Christianity
was earlier established, such as Greek and Latin, the term signifies the period dating from the 40th day before Easter. In modern Greek the term is Σαρακοστή, derived from the earlier Τεσσαρακοστή, meaning "fortieth". The corresponding word in Latin, quadragesima ("fortieth"), is the origin of the term used in Latin-derived languages and in some others: for example, Croatian korizma, French carême, Irish carghas, Italian quaresima, Portuguese quaresma, Albanian kreshma, Romanian păresimi, Spanish cuaresma, Basque garizuma and Welsh c(a)rawys. In other languages, the name used refers to the activity associated with the season. Thus it is called "fasting period" in Czech (postní doba), German (Fastenzeit), and Norwegian (fasten/fastetid), and it is called "great fast" in Polish (wielki post) and Russian (великий пост – veliki post). The terms used in Filipino are kuwaresma (from the Spanish) and Mahál na Araw ("precious/great days"); the latter term is also used specifically for Holy Week.[citation needed] Duration and traditions[edit] Various Christian denominations
Christian denominations
calculate the 40 days of Lent differently. The way they observe Lent
Lent
also differs. Roman Catholicism[edit] In the Roman Rite
Roman Rite
Lent
Lent
starts on Ash Wednesday
Ash Wednesday
and finishes on Holy Saturday. This comprises a period of 46 days. This includes 6 Sundays which are not considered part of Lent
Lent
because Sundays are days of celebration for Catholics.[20][not in citation given] In the Ambrosian Rite, Lent
Lent
begins on the Sunday that follows what is celebrated as Ash Wednesday
Ash Wednesday
in the rest of the Latin
Latin
Catholic
Catholic
Church, and ends as in the Roman Rite, thus being of 40 days, counting the Sundays but not Holy Thursday. The day for beginning the Lenten fast is the following Monday, the first weekday in Lent. The special Ash Wednesday fast is transferred to the first Friday of the Ambrosian Lent. Until this rite was revised by Saint Charles Borromeo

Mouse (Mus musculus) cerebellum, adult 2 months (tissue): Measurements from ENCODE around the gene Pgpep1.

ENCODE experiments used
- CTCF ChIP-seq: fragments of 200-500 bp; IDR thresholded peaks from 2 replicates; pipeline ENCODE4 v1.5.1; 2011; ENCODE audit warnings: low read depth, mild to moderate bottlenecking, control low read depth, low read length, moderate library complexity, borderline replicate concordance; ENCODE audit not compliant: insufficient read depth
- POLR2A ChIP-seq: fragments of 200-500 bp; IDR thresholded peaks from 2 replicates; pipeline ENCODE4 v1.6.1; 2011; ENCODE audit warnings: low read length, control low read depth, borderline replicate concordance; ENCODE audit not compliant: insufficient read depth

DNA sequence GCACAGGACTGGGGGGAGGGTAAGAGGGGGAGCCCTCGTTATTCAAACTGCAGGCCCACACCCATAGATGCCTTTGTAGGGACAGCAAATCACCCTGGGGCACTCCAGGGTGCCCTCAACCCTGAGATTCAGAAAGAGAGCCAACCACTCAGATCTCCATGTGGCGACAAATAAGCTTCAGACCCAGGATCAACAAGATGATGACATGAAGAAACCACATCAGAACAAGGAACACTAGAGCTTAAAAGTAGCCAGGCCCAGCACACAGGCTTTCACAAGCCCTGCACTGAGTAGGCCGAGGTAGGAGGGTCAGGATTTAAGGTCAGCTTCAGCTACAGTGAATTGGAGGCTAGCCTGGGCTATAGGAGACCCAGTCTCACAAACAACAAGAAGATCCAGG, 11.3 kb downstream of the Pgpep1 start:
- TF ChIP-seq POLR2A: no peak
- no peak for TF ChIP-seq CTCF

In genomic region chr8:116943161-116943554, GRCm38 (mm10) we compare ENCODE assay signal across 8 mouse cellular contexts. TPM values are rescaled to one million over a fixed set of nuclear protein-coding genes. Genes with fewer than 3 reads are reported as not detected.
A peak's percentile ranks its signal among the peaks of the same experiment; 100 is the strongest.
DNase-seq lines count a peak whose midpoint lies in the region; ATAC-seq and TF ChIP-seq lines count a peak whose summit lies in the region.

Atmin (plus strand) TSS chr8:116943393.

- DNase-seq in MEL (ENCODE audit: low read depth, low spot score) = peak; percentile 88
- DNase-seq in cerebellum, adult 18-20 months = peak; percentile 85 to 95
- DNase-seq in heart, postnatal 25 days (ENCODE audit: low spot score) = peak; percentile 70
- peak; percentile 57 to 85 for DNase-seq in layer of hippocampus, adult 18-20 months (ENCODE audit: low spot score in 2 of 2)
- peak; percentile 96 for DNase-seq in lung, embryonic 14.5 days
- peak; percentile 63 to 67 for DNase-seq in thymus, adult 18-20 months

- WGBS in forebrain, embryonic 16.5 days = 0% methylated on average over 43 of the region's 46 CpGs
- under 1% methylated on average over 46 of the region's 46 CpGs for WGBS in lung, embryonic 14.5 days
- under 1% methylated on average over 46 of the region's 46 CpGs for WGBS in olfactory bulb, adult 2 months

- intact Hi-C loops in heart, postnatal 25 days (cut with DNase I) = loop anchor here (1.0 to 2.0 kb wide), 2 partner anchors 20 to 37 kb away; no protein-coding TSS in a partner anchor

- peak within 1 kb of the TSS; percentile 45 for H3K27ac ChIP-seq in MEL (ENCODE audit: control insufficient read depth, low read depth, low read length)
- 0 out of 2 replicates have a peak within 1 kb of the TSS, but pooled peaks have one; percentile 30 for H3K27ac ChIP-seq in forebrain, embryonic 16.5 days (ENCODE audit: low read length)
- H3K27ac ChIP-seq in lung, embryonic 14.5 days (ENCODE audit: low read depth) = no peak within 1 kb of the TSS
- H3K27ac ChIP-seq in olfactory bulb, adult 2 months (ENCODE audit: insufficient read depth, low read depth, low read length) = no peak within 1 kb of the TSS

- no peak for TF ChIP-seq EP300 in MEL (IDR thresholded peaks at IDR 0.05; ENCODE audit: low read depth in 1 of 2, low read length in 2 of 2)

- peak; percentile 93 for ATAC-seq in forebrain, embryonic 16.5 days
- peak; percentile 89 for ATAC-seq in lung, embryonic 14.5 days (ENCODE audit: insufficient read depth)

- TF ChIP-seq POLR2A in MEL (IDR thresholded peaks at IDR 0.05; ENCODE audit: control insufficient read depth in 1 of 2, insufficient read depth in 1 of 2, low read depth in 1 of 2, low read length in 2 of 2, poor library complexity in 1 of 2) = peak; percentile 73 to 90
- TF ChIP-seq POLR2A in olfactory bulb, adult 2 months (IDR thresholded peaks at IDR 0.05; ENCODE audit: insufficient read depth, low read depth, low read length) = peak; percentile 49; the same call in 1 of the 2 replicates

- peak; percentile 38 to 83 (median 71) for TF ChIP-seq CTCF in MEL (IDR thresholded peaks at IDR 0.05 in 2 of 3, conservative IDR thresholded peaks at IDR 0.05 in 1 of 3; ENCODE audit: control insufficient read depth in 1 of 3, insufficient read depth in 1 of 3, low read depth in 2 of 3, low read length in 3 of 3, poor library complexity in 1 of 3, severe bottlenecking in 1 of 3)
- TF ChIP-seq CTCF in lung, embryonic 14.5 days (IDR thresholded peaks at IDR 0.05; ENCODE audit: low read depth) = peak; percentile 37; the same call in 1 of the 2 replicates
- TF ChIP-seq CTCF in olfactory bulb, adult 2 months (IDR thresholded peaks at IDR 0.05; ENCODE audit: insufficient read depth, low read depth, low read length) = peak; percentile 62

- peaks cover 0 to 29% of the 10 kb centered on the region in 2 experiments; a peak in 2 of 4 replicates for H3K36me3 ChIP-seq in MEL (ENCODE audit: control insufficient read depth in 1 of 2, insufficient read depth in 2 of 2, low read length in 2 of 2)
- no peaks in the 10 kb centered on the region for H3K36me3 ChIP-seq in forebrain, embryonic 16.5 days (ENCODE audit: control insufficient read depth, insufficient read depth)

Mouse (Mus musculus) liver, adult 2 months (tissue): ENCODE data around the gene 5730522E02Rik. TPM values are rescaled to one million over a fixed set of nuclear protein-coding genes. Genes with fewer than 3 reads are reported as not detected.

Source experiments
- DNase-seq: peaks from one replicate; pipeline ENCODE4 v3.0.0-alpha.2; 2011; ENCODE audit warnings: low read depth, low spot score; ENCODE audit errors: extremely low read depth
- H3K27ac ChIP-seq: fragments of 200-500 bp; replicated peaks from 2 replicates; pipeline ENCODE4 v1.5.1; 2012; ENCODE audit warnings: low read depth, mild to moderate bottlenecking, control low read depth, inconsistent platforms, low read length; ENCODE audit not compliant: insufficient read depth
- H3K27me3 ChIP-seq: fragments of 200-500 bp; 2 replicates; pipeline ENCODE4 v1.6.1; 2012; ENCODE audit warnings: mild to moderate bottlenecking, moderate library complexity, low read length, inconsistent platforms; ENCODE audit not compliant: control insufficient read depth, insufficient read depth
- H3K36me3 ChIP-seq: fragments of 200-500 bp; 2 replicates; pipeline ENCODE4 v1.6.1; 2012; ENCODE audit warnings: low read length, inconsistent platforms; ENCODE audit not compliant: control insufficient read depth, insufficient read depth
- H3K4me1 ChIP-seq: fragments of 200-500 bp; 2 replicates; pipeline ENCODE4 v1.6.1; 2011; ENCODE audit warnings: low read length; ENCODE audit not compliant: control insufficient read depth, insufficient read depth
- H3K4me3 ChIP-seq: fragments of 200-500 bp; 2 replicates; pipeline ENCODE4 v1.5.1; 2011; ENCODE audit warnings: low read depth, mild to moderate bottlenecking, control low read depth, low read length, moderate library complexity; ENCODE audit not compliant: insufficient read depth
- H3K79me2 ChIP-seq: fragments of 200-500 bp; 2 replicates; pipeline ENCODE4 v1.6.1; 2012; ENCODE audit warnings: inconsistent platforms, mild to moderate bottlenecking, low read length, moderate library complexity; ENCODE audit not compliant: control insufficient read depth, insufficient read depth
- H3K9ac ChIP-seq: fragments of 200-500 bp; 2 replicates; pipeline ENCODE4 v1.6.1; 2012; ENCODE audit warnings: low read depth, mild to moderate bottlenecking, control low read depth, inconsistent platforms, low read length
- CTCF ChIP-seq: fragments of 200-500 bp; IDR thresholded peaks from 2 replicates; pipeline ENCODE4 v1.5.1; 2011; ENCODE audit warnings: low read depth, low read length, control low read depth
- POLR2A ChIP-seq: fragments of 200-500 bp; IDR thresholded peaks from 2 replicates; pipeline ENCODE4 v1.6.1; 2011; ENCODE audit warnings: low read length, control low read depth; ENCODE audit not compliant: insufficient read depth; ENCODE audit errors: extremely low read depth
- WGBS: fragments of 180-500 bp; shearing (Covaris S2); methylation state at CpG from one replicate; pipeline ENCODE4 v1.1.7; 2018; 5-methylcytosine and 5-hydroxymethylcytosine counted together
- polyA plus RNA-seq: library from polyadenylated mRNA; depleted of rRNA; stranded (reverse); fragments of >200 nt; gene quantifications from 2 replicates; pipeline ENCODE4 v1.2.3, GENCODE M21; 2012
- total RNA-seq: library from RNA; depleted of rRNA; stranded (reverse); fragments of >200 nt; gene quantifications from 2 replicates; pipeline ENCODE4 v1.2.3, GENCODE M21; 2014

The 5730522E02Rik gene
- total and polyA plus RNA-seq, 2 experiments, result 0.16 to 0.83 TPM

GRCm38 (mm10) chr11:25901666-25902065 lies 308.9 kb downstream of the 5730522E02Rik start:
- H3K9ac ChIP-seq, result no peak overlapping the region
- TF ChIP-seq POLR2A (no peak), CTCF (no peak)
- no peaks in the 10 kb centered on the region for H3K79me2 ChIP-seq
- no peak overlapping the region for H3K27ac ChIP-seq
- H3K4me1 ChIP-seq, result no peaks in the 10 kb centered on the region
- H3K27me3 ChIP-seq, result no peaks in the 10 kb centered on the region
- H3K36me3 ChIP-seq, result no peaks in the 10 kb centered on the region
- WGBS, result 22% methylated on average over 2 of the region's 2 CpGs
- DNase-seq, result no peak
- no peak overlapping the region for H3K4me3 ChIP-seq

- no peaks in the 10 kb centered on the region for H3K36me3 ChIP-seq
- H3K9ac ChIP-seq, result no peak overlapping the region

Charles Borromeo
the liturgy of the First Sunday of Lent
Lent
was festive, celebrated in white vestments with chanting of the Gloria in Excelsis
Gloria in Excelsis
and Alleluia, in line with the recommendation in Matthew 6:16, "When you fast, do not look gloomy".[21][22][23] The period of Lent
Lent
observed in the Eastern Catholic
Catholic
Churches corresponds to that in other churches of Eastern Christianity
Eastern Christianity
that have similar traditions. Protestantism and Western Orthodoxy[edit] In Protestant
Protestant
and Western Orthodox Churches, the season of Lent
Lent
lasts from Ash Wednesday
Ash Wednesday
to Holy Saturday.[24][25] This calculation makes Lent
Lent
last 46 days, if the 6 Sundays are included, but only 40, if they are excluded,[26] This definition is still that of the Anglican Church,[27] Lutheran
Lutheran
Church,[28] Methodist
Methodist
Church,[29] and Western Rite Orthodox Church.[30] Eastern Orthodoxy and Byzantine Rite[edit] Main article: Great Lent In the Byzantine Rite, i.e., the Eastern Orthodox
Eastern Orthodox
Great Lent
Great Lent
(Greek: Μεγάλη Τεσσαρακοστή or Μεγάλη Νηστεία, meaning "Great 40 Days" and "Great Fast" respectively) is the most important fasting season in the church year.[31] The 40 days of Great Lent
Great Lent
includes Sundays, and begins on Clean Monday and are immediately followed by what are considered distinct periods of fasting, Lazarus Saturday
Lazarus Saturday
and Palm Sunday, which in turn are followed straightway by Holy Week. Great Lent
Great Lent
is broken only after the Paschal (Easter) Divine Liturgy. The Eastern Orthodox
Eastern Orthodox
Church maintains the traditional Church's teaching on fasting. The rules for lenten fasting are the monastic rules. Fasting
Fasting
in the Orthodox Church is more than simply abstaining from certain foods. During the Great Lent
Great Lent